Subject: General Tech | October 3, 2017 - 12:41 PM | Jeremy Hellstrom
Roku announced updated hardware and software today, which The Register linked to here. The Roku Express and Roku Express+ have had a speed upgrade, with an increase in responsiveness of five times while the Streaming Stick and Streaming Stick+ now come with a voice activated remote, the higher end model will be capable of 4K and 4K HDR up to 60fps. The top end Roku Ultra offers the same features as its predecessor but now at a lower price.
More interesting is the software update, Roku OS 8 now lets you search over the air TV in its menu if you have an antenna configured and if you have an account with providers such as Dish, Cox or AT&T you will be able to access them on your Roku. You should expect to see the update become available for existing Roku devices as well as these new models later this month.
"The company is still leading the streaming media box market, in large part because it is simply better and offers more than its main competitors in AppleTV, Amazon's Fire TV, and Google's Chromecast."
Here is some more Tech News from around the web:
- How OpenBSD and Linux Mitigate Security Bugs @ Linux.com
- Nvidia partners with Gigabyte and Leadtek for AI, says paper @ DigiTimes
- John McAfee finally reveals Sentinel anti-hacking system @ The Inquirer
- Microsoft extends its Skype-on-a-bike redesign to Linux users @ The Inquirer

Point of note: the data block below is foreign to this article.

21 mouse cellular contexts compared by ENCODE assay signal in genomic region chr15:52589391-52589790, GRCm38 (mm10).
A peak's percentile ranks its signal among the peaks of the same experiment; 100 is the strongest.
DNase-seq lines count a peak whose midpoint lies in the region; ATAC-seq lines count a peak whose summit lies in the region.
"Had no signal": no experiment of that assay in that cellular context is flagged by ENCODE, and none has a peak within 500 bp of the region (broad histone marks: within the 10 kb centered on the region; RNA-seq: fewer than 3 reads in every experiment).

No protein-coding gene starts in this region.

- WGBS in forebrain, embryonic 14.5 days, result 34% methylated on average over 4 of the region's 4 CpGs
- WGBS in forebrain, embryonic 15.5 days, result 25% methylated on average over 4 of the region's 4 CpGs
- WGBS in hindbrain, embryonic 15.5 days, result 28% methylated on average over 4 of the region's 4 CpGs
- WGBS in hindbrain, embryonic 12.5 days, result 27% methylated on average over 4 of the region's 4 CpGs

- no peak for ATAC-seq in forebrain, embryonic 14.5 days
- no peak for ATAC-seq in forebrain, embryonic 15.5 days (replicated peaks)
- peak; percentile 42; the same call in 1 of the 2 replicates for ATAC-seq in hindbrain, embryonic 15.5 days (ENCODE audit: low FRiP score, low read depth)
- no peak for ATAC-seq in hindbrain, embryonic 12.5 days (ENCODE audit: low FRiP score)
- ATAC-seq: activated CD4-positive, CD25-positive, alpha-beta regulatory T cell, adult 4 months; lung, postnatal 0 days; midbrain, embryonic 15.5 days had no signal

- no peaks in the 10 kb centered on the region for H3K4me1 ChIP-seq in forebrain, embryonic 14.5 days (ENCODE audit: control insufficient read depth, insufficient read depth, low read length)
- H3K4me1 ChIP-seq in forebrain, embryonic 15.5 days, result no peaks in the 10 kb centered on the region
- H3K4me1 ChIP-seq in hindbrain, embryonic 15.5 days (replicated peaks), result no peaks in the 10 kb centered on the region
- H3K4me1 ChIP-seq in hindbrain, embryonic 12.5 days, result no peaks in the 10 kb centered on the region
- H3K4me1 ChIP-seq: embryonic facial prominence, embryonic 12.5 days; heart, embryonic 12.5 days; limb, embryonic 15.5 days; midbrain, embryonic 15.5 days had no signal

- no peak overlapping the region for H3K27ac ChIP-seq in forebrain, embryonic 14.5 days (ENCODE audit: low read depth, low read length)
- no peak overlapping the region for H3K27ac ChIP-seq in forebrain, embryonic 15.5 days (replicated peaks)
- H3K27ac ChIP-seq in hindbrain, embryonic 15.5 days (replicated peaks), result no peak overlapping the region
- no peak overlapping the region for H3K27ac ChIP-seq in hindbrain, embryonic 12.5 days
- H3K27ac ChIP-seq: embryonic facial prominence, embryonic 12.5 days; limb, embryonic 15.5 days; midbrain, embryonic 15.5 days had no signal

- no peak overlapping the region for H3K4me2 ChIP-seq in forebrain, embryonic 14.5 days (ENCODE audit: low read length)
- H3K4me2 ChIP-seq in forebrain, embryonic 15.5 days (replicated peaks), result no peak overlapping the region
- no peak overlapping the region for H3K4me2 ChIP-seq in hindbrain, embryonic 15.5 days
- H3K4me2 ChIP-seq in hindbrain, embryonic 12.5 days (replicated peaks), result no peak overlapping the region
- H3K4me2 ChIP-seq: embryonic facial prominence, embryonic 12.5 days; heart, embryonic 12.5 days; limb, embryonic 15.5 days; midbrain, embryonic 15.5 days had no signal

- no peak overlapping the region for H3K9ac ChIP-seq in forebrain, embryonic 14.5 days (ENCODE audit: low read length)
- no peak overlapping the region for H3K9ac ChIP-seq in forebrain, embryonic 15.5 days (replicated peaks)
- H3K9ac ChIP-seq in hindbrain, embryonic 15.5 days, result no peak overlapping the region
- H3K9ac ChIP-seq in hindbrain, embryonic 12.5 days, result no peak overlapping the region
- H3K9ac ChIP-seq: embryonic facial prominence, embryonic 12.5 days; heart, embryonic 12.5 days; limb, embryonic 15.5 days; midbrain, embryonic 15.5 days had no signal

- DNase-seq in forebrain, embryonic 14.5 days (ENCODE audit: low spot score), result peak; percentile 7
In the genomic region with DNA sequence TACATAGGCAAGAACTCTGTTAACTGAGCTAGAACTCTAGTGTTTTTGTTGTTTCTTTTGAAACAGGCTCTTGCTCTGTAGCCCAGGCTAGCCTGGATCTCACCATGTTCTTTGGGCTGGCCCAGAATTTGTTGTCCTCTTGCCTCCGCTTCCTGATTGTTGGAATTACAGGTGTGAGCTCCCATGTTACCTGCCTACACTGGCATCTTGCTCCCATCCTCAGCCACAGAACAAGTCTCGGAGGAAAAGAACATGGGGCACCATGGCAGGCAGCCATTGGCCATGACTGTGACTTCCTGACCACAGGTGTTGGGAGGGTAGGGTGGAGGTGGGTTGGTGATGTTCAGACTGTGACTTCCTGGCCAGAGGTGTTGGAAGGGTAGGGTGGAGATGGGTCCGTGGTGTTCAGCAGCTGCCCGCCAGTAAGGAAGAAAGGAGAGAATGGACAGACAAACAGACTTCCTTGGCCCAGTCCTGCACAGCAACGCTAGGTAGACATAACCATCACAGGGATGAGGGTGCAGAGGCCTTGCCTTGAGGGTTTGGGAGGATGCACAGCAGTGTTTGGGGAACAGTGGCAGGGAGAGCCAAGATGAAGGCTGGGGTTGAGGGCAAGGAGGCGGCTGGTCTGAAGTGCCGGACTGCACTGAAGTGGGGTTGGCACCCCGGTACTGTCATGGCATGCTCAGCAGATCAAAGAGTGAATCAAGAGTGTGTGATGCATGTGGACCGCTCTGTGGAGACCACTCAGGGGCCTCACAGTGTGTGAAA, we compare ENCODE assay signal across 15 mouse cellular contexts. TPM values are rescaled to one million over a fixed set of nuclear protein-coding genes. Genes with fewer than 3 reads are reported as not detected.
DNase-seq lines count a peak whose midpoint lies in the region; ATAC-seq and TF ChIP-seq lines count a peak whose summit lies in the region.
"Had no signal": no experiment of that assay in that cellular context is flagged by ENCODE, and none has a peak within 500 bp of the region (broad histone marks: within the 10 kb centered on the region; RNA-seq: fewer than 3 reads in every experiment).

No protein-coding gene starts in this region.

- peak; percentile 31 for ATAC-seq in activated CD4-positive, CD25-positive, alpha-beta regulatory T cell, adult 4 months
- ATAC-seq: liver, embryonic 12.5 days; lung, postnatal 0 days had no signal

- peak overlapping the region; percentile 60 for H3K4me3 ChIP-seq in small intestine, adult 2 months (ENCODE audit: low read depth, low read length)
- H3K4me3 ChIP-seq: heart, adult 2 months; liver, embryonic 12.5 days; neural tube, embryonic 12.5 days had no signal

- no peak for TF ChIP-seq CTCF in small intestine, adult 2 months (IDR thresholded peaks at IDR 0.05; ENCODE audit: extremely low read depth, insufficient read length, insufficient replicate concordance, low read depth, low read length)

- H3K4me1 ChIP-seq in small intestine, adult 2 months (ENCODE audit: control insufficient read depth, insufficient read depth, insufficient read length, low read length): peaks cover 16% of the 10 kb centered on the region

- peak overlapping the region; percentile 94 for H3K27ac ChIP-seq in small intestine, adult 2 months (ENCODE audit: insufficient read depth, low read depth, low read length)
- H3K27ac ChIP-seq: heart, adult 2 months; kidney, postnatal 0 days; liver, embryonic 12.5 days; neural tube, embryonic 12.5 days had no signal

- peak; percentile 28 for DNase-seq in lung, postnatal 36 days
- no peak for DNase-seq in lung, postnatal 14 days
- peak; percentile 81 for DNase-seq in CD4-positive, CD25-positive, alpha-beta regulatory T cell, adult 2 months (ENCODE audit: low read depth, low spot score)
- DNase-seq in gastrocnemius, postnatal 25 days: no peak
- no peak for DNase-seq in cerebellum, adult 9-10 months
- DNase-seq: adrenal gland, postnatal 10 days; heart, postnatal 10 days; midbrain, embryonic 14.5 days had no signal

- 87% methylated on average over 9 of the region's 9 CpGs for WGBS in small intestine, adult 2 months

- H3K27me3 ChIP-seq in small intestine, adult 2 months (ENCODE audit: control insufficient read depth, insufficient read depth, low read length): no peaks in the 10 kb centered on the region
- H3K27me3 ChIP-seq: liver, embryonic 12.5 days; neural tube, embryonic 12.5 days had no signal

- Shortages of all-screen displays to continue into 2018 @ DigiTimes
- Smart burglar alarms: Look who just tossed their hat into the ring ... It's, er, Ring @ The Register
Subject: General Tech | March 8, 2014 - 02:13 AM | Tim Verry
Tagged: streaming stick, roku, Netflix, media streaming, chromecast
Roku has launched a new Streaming Stick for HD TVs with HDMI inputs. The small USB flash drive-sized device is powered by USB and plugs into the HDMI input of your television. From there, users can access the Roku app store to get thousands of streaming media channels including television, movies, sports, and music. For example, users can access media from Netflix, Amazon Instant Video, Hulu Plus, HBO Go, VUDU, Pandora, and Spotify.
The Roku Streaming Stick can pass up to 1080p video and 7.1 channel digital audio to the TV. It can be controlled via a physical remote or an Android or iOS smartphone application. Roku is using RF for the hardware remote and Wi-Fi direct for the smartphone-to-Streaming Stick connection, which means that line of sight is not necessary (which is important since most TV HDMI ports are recessed on the back panel). Speaking of wireless, the Streaming Stick pulls its media from a Wi-Fi network connection, with support for dual band 802.11 a/b/g/n networks (2.4GHz or 5GHz).
Using the smartphone application, users can browse for and queue content. In general, the Roku stick can go out and fetch media on its own without a smartphone or computer intermediary passing the content. However, it does support limited “casting” functionality similar to Google’s Chromecast. In this mode, users, can pass YouTube, Netflix, and personal (on device) media over to the TV from the smartphone. Roku has stated that casting support for other media streams and casting from a PC is coming in the future.
Roku’s new Chromecast competitor is available for pre-order now for $49.99 with availability expected in April. The price is on the high side, but it does offer access to all of Roku’s channels, a physical remote for basic playback and navigation controls, is able to stream media on its own, and is also able to do media push functionality similar to the Chromecast (but in a more limited fashion at the moment). More devices and competition in this space is a good thing though!
Will you be picking up a Roku Streaming Stick or holding out for something else?